Just in time for the new deficit-conscious Republican Congress, Sen. Lindsey Graham is calling for the American military to be in Afghanistan permanently.
His call for permanent U.S. bases in Afghanistan is not particularly novel -- his close Senate buddy John McCain has been saying the same thing since at least 2005. But Graham's formulation, that an American military presence is something to be "earned" by a foreign population, is a striking reflection of his neo-imperialist worldview. As he said on Meet the Press Sunday:
Graham: I want an enduring relationship with Afghanistan past 2014 , politically, economically, and militarily, so that country never goes back into the hands of the Taliban or al-Qaeda . The two words that will be talked about in 2011 with Afghanistan are "corruption" and " Pakistan ." I am hopeful the Pakistani army will be more bold in attacking safe havens across the border that lie in Pakistan . I hope the Karzai government will better address corruption. I hope we can find an enduring relationship with Afghanistan that will make sure that country never goes back in the hands of terrorists. And the idea of putting permanent military bases on the table in 2011 , I think would secure our national interest and tell the bad guys and the good guys we're not leaving, we're staying, in a responsible way if the Afghan people want us to stay.
David Gregory: But that's important. You believe a permanent U.S. military presence in Afghanistan is required in order to head off a potential failed state in the future?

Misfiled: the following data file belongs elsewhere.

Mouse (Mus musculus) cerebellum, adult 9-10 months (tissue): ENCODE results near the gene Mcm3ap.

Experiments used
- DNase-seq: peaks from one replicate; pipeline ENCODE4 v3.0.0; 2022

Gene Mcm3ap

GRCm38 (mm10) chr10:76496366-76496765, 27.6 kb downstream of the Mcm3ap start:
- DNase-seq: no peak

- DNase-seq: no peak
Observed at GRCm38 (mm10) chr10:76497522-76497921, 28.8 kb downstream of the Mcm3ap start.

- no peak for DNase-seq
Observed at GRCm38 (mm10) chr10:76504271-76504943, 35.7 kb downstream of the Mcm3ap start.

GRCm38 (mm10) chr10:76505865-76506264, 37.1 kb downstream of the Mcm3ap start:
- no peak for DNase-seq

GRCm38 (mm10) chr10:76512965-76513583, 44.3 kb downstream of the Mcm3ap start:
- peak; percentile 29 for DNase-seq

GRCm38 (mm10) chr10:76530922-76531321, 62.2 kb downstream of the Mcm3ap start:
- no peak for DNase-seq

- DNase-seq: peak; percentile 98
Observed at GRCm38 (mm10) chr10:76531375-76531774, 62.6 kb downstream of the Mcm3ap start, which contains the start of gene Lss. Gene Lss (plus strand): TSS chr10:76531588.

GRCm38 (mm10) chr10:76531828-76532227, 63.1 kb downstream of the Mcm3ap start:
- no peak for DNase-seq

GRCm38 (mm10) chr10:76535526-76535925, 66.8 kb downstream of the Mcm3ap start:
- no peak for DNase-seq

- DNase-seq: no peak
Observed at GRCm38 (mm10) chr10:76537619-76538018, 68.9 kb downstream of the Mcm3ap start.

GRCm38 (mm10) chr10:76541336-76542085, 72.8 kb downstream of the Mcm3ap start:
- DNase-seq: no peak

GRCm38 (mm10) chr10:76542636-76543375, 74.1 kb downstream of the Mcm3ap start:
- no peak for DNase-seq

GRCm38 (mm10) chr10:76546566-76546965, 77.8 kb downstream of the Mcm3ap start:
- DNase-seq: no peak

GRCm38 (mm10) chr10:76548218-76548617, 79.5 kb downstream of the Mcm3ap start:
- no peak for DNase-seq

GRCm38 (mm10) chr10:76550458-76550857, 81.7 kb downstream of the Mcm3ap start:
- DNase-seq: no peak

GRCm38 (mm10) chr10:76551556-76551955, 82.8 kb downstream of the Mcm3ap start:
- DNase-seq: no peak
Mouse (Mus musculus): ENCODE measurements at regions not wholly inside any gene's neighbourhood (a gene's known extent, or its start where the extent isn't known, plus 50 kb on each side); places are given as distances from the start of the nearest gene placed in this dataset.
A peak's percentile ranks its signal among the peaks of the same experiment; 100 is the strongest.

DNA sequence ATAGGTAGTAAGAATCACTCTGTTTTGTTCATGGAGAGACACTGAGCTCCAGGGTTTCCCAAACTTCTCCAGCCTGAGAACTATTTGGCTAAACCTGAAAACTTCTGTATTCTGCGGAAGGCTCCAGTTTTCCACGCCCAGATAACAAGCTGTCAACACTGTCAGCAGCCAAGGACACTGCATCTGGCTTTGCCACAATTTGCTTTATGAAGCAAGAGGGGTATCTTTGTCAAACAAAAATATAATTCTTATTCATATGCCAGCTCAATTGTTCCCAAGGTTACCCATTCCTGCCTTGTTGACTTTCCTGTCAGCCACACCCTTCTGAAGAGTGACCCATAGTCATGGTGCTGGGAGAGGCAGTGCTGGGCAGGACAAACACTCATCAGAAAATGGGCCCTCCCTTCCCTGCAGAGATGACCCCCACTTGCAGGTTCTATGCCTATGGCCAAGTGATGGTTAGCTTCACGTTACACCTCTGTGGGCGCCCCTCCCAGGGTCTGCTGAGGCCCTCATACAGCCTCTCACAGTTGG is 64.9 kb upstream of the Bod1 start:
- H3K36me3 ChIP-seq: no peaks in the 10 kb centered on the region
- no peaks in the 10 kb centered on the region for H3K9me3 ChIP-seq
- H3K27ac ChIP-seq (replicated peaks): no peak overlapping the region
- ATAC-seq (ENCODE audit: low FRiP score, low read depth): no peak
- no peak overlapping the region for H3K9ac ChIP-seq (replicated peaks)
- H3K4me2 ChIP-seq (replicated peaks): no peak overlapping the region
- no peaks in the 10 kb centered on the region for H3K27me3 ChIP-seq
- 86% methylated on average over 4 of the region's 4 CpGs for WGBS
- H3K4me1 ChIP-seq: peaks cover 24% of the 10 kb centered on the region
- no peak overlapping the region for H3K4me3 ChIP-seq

Graham: I think it would be enormously beneficial to the region , as well as Afghanistan. We've had air bases all over the world . A couple of air bases in Afghanistan would allow the Afghan security forces an edge against the Taliban in perpetuity. It would be a signal to Pakistan that the Taliban are never going to come back in Afghanistan. They could change their behavior. It would be a signal to the whole region that Afghanistan is going to be a new and different place. And if the Afghan people want this relationship, they're going to have to earn it. But I hope they will seek a relationship with the United States of where we can have an enduring relationship, economic and militarily and politically. And a couple of air bases in Afghanistan will give us an edge militarily, give the Afghan security forces an edge militarily, to ensure that country never goes back into the hands of the Taliban , which would be a stabilizing event throughout the whole region. That has to be earned by the Afghan people, and it has to be requested by them.
So, as Graham suggests, a push for permanent Afghan bases is something to look for from the new Congress this year. This is not actually so far off from the Obama administration's position, which currently provides for an indefinite, rather than specifically permanent, military presence in Afghanistan.
Here's the video of Graham on Sunday: